Not too long ago I got in a bit of a tiff on someone's blog (Kalinara? Ragnell? Someone I check frequently) with one of the guys from the excellent 4thletter blog, by inadvertently calling Marvel fans immature (long story), and suggesting that DC was generally more literary. At least I wasn't making a joke about the President and the troops (zing!).
Anyway, a question occurred to me the other day: does Marvel have an equivalent of Sandman? How about Alan Moore's Swamp Thing? See, despite the editorial separation of Vertigo and the mainstream DCU, the membrane 'twixt the two is at least semi-permeable. Swamp Thing was instrumental in the death of Zatara, Zatanna dated John Constantine, Martian Manhunter met Morpheus (in the moonlight!) and Dr. Destiny used Dream's crystal as the source of his power, and then there's Animal Man, who jumps back and forth more than almost anyone. Almost, because Phantom Stranger, Deadman, and Etrigan the Demon have a tendency to pop up in both 'universes' almost equally.
So, while the DCU wheeled about and did their things, early Vertigo comics bolstered the mainstream universe by giving it a distinct and deep mythology, developed through some of the best comics ever written.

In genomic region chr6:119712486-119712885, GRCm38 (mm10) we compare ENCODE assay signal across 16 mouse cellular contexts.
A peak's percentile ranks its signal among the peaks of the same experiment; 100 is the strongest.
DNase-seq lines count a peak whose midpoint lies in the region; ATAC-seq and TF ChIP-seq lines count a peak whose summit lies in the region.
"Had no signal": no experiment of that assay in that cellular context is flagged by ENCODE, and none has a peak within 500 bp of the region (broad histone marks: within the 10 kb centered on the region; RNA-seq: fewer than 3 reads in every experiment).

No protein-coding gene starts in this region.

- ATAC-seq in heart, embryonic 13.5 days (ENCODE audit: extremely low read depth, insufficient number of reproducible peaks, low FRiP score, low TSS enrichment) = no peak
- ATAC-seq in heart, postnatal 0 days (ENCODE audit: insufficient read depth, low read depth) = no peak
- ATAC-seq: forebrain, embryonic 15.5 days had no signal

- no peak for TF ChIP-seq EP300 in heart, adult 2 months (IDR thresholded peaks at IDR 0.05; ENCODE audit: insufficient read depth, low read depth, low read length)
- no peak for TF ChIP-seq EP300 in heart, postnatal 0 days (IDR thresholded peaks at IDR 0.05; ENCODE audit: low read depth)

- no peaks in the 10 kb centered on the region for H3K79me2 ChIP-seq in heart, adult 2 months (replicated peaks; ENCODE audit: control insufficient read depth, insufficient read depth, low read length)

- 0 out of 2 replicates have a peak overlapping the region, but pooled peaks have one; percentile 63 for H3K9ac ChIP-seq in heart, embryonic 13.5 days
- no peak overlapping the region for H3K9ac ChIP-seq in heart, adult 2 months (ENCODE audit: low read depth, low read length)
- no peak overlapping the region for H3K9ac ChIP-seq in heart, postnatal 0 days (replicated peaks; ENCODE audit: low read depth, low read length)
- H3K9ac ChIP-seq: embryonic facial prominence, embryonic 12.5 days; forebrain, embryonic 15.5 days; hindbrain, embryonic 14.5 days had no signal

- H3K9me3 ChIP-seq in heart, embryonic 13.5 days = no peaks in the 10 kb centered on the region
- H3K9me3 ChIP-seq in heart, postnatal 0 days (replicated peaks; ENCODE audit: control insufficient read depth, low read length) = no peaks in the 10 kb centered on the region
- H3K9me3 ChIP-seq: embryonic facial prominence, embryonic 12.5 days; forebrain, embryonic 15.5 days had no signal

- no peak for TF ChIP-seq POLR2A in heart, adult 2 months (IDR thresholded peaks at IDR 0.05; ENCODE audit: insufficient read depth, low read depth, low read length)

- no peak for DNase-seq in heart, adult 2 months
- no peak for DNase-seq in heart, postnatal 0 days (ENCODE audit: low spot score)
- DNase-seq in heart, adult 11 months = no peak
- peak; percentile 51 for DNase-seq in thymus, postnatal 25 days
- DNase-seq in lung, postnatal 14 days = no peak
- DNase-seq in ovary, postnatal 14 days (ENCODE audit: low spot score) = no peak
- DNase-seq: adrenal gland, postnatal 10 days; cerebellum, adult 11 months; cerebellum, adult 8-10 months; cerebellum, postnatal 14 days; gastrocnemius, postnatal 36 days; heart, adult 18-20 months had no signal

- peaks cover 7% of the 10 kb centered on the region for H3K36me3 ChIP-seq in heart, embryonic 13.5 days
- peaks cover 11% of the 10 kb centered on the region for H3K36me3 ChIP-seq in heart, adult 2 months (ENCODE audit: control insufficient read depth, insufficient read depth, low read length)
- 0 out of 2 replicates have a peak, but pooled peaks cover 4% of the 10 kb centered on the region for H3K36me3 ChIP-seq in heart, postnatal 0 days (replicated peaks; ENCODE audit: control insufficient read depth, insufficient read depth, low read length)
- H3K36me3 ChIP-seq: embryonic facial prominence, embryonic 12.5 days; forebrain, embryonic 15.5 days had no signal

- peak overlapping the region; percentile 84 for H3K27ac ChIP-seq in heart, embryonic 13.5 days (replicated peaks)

And, so far as I know, Marvel really doesn't have an equivalent. There are great Marvel stories to be sure--The Death of Captain Marvel, Squadron Supreme, etc--but few are really tied into the fabric of the universe. I can't think of any that have the same scope, the same intent, as the Moore and Gaiman and Morrison work at DC. And maybe this is where I made my blunder...to me, one of the best things about DC is the tapestry, the universe as an entity, with all its history and mythology and epic scope. Marvel's greatest strength, on the other hand, is in great single stories that build on character tapestries. You could cut Spider-Man off from the rest of the superhero community, and you wouldn't lose much (these days, you'd gain quite a bit), because Spider-Man's strength is in his personal history, not in his relationship with the rest of the Marvel universe. The same could be said with any single hero or small team--break the Fantastic Four away from continuity, or the Avengers, or the X-Men, and just tell stories about their characters (and rogues) for a year, and the stories really wouldn't suffer. In DC, characters are defined by their relationships to other superheroes as much as they're defined by their own lives and supporting casts. Imagine a DC without the World's Finest team, or the Trinity, or the Brave and the Bold team, or GL/GA, or GA/Hawkman, or GA/Black Canary. Suddenly, it's a much less interesting universe. Marvel's strength is in the individual; DC's is in the sum of its parts.